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Netanyahu at his side, Trump proclaims Golan Heights belongs to Israel

Syria calls US decision ‘blatant attack’ on its sovereignty

By AFP , Reuters - Mar 25,2019 - Last updated at Mar 25,2019

This photo taken on Monday, shows the Israeli defensive fence separating the Israeli-occupied sector of the Golan Heights and the Druze city of Majdal Shams (background) from Syria (right) (AFP photo)

WASHINGTON — With Prime Minister Benjamin Netanyahu at his side, US President Donald Trump declared Monday that the Golan Heights belongs to Israel — handing another major diplomatic victory to the premier ahead of elections.

Netanyahu spared no praise as he watched Trump sign the Golan proclamation at the White House, likening him to President Harry Truman, who recognised Israel, and even to Cyrus the Great, the Persian king who freed the Jews of Babylon.

"Your decision to recognise Israel's sovereignty on the Golan Heights is so historic," Netanyahu told Trump. Israel captured the territory from Syria during the Six-Day War of 1967.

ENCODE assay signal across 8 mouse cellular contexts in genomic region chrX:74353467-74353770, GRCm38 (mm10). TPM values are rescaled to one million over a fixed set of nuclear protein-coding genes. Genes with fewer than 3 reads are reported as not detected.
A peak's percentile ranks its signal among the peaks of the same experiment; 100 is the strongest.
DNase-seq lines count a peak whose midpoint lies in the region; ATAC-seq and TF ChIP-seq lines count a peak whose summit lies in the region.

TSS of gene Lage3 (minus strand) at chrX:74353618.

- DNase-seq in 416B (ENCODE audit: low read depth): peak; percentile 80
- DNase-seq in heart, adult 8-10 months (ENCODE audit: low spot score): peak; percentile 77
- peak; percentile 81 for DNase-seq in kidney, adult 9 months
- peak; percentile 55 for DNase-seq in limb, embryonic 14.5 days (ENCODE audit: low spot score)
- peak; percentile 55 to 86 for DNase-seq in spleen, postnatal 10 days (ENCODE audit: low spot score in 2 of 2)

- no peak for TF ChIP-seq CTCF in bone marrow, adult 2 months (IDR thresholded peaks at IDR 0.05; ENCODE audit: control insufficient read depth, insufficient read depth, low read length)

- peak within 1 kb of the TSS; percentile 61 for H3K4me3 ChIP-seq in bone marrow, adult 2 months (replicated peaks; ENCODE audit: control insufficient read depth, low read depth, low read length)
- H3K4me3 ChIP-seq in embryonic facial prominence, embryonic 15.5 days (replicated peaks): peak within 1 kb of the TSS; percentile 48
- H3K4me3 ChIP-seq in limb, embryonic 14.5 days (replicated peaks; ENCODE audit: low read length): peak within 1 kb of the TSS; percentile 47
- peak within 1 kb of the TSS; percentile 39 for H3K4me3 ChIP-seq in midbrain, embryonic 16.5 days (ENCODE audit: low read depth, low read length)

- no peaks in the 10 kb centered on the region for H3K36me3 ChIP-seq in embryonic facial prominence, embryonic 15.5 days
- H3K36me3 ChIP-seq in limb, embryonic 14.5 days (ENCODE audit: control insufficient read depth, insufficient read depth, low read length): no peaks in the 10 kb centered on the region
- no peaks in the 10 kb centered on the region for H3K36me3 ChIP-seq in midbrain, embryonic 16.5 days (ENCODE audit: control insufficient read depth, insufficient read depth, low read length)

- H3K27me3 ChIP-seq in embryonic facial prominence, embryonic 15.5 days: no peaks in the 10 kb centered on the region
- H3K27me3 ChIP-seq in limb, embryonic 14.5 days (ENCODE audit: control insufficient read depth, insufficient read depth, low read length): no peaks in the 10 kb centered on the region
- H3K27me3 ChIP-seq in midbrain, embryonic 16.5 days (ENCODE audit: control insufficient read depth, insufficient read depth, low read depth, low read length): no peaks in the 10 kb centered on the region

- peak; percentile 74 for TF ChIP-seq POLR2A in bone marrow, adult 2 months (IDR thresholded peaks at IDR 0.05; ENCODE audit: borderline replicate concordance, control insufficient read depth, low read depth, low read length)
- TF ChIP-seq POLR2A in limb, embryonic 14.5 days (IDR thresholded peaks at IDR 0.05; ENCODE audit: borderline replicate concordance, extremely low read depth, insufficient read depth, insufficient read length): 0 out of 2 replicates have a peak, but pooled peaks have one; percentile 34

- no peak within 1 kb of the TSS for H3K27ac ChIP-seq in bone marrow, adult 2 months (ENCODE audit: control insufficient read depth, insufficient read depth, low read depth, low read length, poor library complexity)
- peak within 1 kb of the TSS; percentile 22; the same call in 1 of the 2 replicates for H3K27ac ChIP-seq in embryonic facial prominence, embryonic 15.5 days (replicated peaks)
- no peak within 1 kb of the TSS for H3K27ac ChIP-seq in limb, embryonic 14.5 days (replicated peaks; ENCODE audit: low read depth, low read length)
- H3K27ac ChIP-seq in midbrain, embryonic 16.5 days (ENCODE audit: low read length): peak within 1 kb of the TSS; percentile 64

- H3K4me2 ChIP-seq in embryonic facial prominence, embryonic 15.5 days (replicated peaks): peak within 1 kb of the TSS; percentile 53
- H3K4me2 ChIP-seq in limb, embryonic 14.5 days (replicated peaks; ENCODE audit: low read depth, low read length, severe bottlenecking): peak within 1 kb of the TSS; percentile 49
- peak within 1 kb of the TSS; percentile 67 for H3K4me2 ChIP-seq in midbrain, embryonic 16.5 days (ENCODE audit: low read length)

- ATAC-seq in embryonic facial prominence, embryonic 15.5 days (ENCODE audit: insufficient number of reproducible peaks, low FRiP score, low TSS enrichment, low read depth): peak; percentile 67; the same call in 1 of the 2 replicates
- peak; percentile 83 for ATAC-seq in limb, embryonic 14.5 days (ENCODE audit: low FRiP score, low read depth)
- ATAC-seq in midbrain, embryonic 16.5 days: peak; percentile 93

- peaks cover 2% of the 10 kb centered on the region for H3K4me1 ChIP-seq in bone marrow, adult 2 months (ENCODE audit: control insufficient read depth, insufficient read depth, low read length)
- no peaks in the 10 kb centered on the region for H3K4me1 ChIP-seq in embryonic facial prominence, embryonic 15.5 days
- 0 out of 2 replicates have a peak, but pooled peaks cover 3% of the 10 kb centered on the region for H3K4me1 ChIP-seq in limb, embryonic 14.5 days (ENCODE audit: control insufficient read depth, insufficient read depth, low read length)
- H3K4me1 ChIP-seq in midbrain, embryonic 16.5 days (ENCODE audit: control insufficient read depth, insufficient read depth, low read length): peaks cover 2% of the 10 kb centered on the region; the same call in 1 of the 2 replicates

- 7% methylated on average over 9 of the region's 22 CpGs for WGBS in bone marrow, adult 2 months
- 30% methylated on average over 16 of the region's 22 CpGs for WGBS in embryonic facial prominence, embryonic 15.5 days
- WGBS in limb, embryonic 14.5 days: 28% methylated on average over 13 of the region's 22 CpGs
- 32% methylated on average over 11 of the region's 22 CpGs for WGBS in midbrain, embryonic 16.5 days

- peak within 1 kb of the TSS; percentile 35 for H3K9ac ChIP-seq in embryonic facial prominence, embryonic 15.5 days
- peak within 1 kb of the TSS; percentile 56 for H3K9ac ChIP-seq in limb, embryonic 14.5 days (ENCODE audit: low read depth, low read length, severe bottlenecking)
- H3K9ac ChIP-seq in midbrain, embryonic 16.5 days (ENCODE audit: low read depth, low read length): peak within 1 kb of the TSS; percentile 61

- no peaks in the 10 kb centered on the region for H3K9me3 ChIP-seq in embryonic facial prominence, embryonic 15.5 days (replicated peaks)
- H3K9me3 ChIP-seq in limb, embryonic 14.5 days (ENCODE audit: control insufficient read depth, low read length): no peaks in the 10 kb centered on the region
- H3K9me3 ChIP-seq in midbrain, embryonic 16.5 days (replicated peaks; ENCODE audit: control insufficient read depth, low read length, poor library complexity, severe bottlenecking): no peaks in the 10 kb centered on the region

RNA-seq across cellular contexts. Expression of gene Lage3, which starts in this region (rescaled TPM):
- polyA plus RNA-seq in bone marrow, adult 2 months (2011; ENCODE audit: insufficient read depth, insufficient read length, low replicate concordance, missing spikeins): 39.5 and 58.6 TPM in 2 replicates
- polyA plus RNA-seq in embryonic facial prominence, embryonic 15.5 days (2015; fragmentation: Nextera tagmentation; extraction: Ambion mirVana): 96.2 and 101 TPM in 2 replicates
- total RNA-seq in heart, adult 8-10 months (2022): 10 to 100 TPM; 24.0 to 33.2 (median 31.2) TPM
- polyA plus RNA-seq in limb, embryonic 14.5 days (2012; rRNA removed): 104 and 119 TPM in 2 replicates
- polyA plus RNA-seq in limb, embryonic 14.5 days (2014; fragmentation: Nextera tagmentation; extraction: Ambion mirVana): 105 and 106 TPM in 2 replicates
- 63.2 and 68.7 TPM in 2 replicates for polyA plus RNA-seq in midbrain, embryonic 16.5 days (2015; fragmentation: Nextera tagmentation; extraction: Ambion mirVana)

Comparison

“Your recognition is a two-fold act of historic justice. Israel won the Golan Heights in a just war of self-defence, and the Jewish people’s roots in the Golan go back thousands of years,” he said.

Syria called the US decision to recognise Israeli sovereignty over the Golan Heights a “blatant attack” on its sovereignty and territorial integrity on Monday, saying it had a right to reclaim the territory.

US President Donald Trump signed a decree on Monday, saying the United States recognises Israeli sovereignty over the Golan Heights, territory that Israel seized from Syria in the 1967 Middle East war.

“The liberation of the Golan by all available means and its return to the Syrian motherland is an inalienable right,” Syria’s foreign ministry said in a statement carried by state news agency SANA.

“The decision...makes the United States the main enemy of the Arabs.”

The statement said nothing could change the “eternal historical fact that the Golan was and will remain Syrian Arab”.

Trump — who in 2017 took the even more momentous step of recognising disputed Jerusalem as Israel’s capital — called the Golan declaration “a long time in the making”.

“It should have taken place many decades ago,” said Trump, who had revealed his intentions on the Golan on Thursday in a Twitter message.

Netanyahu was visiting Washington for the conference of the American Israel Public Affairs Committee (AIPAC), the pro-Israel US lobby, but cut his visit short after a rocket fired Monday from the Hamas-controlled Gaza Strip hit a house north of Tel Aviv, wounding seven Israelis in an unusually long-range attack.